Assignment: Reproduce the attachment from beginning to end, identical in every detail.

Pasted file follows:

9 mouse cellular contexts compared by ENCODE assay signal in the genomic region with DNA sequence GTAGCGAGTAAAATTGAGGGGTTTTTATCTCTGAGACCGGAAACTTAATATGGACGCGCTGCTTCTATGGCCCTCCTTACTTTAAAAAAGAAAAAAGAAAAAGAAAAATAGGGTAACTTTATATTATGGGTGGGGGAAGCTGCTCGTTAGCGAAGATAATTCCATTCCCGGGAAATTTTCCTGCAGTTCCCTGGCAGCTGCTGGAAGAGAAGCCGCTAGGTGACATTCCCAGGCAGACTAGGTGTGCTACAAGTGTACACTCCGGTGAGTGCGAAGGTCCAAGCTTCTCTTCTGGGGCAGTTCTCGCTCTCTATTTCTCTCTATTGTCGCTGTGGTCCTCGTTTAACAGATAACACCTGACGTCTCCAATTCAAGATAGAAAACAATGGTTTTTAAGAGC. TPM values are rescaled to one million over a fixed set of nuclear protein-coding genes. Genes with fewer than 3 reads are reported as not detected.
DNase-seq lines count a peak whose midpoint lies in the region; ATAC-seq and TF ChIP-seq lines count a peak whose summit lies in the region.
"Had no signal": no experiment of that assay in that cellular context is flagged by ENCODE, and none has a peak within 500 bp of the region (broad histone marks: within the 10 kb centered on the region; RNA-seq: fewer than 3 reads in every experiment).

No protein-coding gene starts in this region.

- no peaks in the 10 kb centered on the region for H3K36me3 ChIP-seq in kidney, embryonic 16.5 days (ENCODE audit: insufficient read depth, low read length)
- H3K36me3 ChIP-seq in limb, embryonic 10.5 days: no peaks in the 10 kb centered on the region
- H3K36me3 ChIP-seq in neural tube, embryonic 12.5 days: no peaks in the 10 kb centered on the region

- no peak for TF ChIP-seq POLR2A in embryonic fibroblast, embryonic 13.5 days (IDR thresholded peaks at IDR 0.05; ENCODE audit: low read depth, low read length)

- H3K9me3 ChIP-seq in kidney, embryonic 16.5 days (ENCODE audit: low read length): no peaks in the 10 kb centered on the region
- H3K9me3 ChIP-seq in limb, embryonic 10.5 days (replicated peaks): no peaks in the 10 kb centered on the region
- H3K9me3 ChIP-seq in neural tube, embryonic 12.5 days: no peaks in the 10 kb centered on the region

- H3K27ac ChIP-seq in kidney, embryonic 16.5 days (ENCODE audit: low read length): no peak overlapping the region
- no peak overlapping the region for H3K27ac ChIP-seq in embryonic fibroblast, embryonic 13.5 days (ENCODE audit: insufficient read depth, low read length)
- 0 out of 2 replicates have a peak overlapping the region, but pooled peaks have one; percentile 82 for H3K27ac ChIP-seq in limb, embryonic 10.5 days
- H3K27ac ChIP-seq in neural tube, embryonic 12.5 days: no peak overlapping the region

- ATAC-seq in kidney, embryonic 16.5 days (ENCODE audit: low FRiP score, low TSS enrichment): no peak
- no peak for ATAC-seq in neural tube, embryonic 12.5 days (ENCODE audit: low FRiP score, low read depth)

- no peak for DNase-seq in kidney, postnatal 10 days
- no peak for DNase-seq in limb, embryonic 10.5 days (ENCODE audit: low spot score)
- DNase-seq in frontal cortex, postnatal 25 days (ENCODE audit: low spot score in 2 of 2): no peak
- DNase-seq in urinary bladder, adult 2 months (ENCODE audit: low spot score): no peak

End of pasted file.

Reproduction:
9 mouse cellular contexts compared by ENCODE assay signal in the genomic region with DNA sequence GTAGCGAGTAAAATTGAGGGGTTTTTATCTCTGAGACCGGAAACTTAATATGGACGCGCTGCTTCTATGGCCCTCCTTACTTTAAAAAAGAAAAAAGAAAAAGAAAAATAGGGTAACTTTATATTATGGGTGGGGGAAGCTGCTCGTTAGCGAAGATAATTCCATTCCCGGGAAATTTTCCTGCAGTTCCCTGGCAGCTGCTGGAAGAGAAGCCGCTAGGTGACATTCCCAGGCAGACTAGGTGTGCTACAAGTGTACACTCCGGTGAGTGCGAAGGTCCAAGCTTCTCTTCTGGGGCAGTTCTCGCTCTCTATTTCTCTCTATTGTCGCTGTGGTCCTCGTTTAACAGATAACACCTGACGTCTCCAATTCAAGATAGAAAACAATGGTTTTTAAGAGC. TPM values are rescaled to one million over a fixed set of nuclear protein-coding genes. Genes with fewer than 3 reads are reported as not detected.
DNase-seq lines count a peak whose midpoint lies in the region; ATAC-seq and TF ChIP-seq lines count a peak whose summit lies in the region.
"Had no signal": no experiment of that assay in that cellular context is flagged by ENCODE, and none has a peak within 500 bp of the region (broad histone marks: within the 10 kb centered on the region; RNA-seq: fewer than 3 reads in every experiment).

No protein-coding gene starts in this region.

- no peaks in the 10 kb centered on the region for H3K36me3 ChIP-seq in kidney, embryonic 16.5 days (ENCODE audit: insufficient read depth, low read length)
- H3K36me3 ChIP-seq in limb, embryonic 10.5 days: no peaks in the 10 kb centered on the region
- H3K36me3 ChIP-seq in neural tube, embryonic 12.5 days: no peaks in the 10 kb centered on the region

- no peak for TF ChIP-seq POLR2A in embryonic fibroblast, embryonic 13.5 days (IDR thresholded peaks at IDR 0.05; ENCODE audit: low read depth, low read length)

- H3K9me3 ChIP-seq in kidney, embryonic 16.5 days (ENCODE audit: low read length): no peaks in the 10 kb centered on the region
- H3K9me3 ChIP-seq in limb, embryonic 10.5 days (replicated peaks): no peaks in the 10 kb centered on the region
- H3K9me3 ChIP-seq in neural tube, embryonic 12.5 days: no peaks in the 10 kb centered on the region

- H3K27ac ChIP-seq in kidney, embryonic 16.5 days (ENCODE audit: low read length): no peak overlapping the region
- no peak overlapping the region for H3K27ac ChIP-seq in embryonic fibroblast, embryonic 13.5 days (ENCODE audit: insufficient read depth, low read length)
- 0 out of 2 replicates have a peak overlapping the region, but pooled peaks have one; percentile 82 for H3K27ac ChIP-seq in limb, embryonic 10.5 days
- H3K27ac ChIP-seq in neural tube, embryonic 12.5 days: no peak overlapping the region

- ATAC-seq in kidney, embryonic 16.5 days (ENCODE audit: low FRiP score, low TSS enrichment): no peak
- no peak for ATAC-seq in neural tube, embryonic 12.5 days (ENCODE audit: low FRiP score, low read depth)

- no peak for DNase-seq in kidney, postnatal 10 days
- no peak for DNase-seq in limb, embryonic 10.5 days (ENCODE audit: low spot score)
- DNase-seq in frontal cortex, postnatal 25 days (ENCODE audit: low spot score in 2 of 2): no peak
- DNase-seq in urinary bladder, adult 2 months (ENCODE audit: low spot score): no peak